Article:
this is meant to be a higher standard in general because 1/2/3/4 is the cutoff for nondyel(probably too high of a standard) and this is the standard for being seen as strong

        Not him, but 1/2/3/4 is for 5 reps which should be pretty close to those posted

        • 5 months ago
          Anonymous

          would depend on your weight.

    • 5 months ago
      Anonymous

      Its generally a higher standard than 1/2/3/4 .

      Standards slightly lowered in the deadlift for lightweights (normies generally don't know or care about this lift, and will be impressed by >3pl8 because it looks like a lot of weight on the bar and they don't know how the standards compare to other lifts) but the standards in general are higher for an average guy (170-180lb) and much higher for the lifts normies are more impressed by (ohp and bench).

      this is meant to be a higher standard in general because 1/2/3/4 is the cutoff for nondyel(probably too high of a standard) and this is the standard for being seen as strong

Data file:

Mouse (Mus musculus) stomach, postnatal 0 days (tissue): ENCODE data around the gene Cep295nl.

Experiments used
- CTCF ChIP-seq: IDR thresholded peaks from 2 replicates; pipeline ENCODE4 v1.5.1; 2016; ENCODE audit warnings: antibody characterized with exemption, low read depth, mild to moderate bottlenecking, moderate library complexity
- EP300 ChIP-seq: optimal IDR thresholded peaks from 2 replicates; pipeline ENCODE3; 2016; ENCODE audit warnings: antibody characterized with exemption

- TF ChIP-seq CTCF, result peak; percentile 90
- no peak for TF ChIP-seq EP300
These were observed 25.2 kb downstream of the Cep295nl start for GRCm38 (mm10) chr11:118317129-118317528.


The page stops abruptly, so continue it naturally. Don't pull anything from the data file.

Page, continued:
3. 5 months ago
    Anonymous

    I'm currently at 0.9x OHP, 1.2x BP, 1.6x Squat (stopped squatting though), and 2.2x DL. So close bros...

  4. 5 months ago
    Anonymous

    So my fat ass should be able to squat 520lb?

  5. 5 months ago
    Anonymous

    If you aren't obese you'll get people miring and asking for advice well before you hit these. Especially on bench, I've gotten a lot of attention for repping 205 lbs at around 170 bw. I was probably around a 2pl8 1rm but 1.5xBW would have been ~255 lbs.

  6. 5 months ago
    Anonymous

    This is even good for the average powershitter.

    To achieve absolute domination I would add something like dips +50% bw, pull up +40% bw, maybe something like farmer walk, throwing sandbags, running 10km unter 50 min, 10 muscle ups and so on to become ultimate Allrounder and mog everyone in every discipline.

    • 5 months ago
      Anonymous

      >unter
      Hans...

  7. 5 months ago
    Anonymous

    Yeah I mean honestly I pretty much agree with you, maybe slightly lower OHP.

    • 5 months ago
      Anonymous

      I agree the ohp standard is too high, since basically 1 pl8 reps at any reasonable weight is pretty impressive. I was just going for round numbers

  8. 5 months ago
    Anonymous

    >90kg ohp
    >135kg bench
    >180kg squat
    >225kg deadlift
    That's not strong. That's insane.

    • 5 months ago
      Anonymous

      it seems insane because 99% of men who weigh 90kg are fat and shooting themselve in the foot . Picrel is what 90kg 180cm looks like on someone who's lean (not single digits in that pic) and surely can lift much more than those numbers.